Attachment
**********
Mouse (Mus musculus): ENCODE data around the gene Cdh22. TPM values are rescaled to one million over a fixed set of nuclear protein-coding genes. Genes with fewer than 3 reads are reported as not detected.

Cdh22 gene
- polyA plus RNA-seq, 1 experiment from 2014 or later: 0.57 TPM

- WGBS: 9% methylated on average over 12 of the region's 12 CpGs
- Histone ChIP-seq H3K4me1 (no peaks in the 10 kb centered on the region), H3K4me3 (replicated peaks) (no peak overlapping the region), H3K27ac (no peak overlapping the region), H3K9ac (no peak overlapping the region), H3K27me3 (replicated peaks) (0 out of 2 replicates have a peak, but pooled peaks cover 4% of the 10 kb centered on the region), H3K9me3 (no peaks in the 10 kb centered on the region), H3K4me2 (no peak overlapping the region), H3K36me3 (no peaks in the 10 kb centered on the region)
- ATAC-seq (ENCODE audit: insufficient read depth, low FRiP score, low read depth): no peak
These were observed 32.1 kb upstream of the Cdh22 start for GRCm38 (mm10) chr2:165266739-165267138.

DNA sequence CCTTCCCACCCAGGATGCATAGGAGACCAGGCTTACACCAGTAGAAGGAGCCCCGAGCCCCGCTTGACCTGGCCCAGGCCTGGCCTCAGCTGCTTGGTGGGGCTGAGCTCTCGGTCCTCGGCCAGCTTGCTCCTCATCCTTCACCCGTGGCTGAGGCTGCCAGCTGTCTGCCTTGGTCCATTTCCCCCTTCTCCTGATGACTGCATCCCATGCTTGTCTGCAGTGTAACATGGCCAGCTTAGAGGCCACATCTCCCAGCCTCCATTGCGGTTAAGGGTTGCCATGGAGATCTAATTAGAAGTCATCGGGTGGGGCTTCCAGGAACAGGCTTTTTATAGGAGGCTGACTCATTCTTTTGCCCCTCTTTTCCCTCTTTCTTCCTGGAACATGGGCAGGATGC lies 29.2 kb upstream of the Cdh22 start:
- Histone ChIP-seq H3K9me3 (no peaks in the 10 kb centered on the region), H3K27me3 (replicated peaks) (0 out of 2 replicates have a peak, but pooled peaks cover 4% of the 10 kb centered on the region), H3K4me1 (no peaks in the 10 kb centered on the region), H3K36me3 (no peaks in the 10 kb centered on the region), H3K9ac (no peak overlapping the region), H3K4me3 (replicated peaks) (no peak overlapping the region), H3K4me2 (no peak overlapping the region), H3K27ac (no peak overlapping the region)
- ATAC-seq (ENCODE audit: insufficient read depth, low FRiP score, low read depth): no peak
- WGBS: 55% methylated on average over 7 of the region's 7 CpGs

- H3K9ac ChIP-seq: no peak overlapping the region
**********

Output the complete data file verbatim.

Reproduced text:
Mouse (Mus musculus): ENCODE data around the gene Cdh22. TPM values are rescaled to one million over a fixed set of nuclear protein-coding genes. Genes with fewer than 3 reads are reported as not detected.

Cdh22 gene
- polyA plus RNA-seq, 1 experiment from 2014 or later: 0.57 TPM

- WGBS: 9% methylated on average over 12 of the region's 12 CpGs
- Histone ChIP-seq H3K4me1 (no peaks in the 10 kb centered on the region), H3K4me3 (replicated peaks) (no peak overlapping the region), H3K27ac (no peak overlapping the region), H3K9ac (no peak overlapping the region), H3K27me3 (replicated peaks) (0 out of 2 replicates have a peak, but pooled peaks cover 4% of the 10 kb centered on the region), H3K9me3 (no peaks in the 10 kb centered on the region), H3K4me2 (no peak overlapping the region), H3K36me3 (no peaks in the 10 kb centered on the region)
- ATAC-seq (ENCODE audit: insufficient read depth, low FRiP score, low read depth): no peak
These were observed 32.1 kb upstream of the Cdh22 start for GRCm38 (mm10) chr2:165266739-165267138.

DNA sequence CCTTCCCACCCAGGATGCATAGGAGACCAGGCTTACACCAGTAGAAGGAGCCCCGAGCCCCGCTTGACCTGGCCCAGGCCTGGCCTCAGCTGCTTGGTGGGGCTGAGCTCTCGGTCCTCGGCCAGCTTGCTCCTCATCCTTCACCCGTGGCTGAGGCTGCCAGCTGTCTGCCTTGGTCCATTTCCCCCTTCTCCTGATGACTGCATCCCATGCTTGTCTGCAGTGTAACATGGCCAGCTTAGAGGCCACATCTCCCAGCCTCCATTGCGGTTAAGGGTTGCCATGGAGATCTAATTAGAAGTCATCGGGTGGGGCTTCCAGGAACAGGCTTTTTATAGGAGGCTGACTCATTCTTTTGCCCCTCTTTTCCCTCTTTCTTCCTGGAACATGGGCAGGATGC lies 29.2 kb upstream of the Cdh22 start:
- Histone ChIP-seq H3K9me3 (no peaks in the 10 kb centered on the region), H3K27me3 (replicated peaks) (0 out of 2 replicates have a peak, but pooled peaks cover 4% of the 10 kb centered on the region), H3K4me1 (no peaks in the 10 kb centered on the region), H3K36me3 (no peaks in the 10 kb centered on the region), H3K9ac (no peak overlapping the region), H3K4me3 (replicated peaks) (no peak overlapping the region), H3K4me2 (no peak overlapping the region), H3K27ac (no peak overlapping the region)
- ATAC-seq (ENCODE audit: insufficient read depth, low FRiP score, low read depth): no peak
- WGBS: 55% methylated on average over 7 of the region's 7 CpGs

- H3K9ac ChIP-seq: no peak overlapping the region